And what about CSA’s victims?  “At the least,” says CACN, “consideration should be given to ordering that perpetrators pay the hard costs resulting from the seizure, storage and destruction of the [counterfeit] products.”  RestoreCSA is advised that CSA has not paid any such hard costs, nor has any restitution been paid to their victims.

This is all quite aggressive, but CSA’s friends at CACN aren’t done yet.  As regards the people behind the banner, the individuals at CSA who make the decisions and cash the cheques, the CACN advocates that “significant penalties, including fines and imprisonment, […] be provided with a general stipulation that the penalty should, at the least, deter by ensuring that the activity has been unprofitable.”  RestoreCSA is advised that CSA has not repaid any of the monies taken from manufacturers in payment for what they thought were genuine certifications.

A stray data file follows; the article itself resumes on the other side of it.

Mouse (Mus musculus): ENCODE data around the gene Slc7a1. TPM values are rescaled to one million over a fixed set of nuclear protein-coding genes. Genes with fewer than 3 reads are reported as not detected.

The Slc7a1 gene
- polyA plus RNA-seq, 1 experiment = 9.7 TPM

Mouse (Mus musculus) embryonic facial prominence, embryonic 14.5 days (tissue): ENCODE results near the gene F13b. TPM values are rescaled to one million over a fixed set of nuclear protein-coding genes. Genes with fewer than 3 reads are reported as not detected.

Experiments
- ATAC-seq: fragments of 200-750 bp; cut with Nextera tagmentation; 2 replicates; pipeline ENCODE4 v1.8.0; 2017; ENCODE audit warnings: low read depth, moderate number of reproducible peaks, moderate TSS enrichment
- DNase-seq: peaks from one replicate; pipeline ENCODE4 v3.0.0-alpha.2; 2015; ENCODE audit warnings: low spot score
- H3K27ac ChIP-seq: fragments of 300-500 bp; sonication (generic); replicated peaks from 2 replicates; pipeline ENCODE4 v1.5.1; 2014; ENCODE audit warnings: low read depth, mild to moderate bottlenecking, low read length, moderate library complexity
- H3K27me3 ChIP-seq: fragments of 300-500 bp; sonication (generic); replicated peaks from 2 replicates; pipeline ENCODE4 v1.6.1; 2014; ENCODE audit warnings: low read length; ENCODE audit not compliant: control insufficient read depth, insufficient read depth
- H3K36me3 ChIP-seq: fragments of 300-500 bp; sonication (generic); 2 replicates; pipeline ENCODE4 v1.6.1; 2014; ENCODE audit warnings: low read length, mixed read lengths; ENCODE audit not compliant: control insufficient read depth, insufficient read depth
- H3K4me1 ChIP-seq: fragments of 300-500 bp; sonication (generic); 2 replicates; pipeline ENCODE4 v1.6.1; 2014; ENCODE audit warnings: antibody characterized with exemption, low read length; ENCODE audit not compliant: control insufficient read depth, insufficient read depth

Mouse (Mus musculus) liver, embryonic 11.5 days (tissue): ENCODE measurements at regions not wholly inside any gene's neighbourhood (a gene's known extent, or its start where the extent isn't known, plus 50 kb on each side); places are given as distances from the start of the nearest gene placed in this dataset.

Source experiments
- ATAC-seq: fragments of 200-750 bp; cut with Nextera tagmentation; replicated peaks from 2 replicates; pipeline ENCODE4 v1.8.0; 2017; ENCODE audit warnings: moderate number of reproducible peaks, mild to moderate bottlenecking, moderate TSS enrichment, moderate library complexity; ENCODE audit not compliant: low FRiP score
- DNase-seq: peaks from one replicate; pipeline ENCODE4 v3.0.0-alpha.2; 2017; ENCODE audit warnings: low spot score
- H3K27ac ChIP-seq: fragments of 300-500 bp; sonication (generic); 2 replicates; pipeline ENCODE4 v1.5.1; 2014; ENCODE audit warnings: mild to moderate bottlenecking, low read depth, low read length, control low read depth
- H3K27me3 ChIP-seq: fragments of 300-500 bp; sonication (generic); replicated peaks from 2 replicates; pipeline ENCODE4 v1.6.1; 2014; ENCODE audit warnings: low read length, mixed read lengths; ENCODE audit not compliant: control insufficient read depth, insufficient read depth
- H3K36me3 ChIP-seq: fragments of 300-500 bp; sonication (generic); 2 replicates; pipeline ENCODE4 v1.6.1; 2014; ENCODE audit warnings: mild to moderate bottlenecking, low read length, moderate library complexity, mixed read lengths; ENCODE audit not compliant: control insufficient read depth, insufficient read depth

Recently, a company was caught using counterfeit UL safety stickers to sell products, an American version of CSA’s fake stickers.  The company was hauled into court and the judge at that trial was particularly plain-spoken.  He stated as follows; “what I am most concerned about is the counterfeit […] safety stickers.  That is despicable because what ends up in the public’s hands is something that is frankly going to be dangerous, we are talking about electrical appliances that cause fires [which are then dressed] up with false labels and false safety certificates. [This] causes me great pause, such pause that if it was an individual who pled guilty before me today my starting point would be a term of imprisonment in a federal penitentiary, without a doubt […] I am left with a very bad taste in my mouth from what I have heard here today.”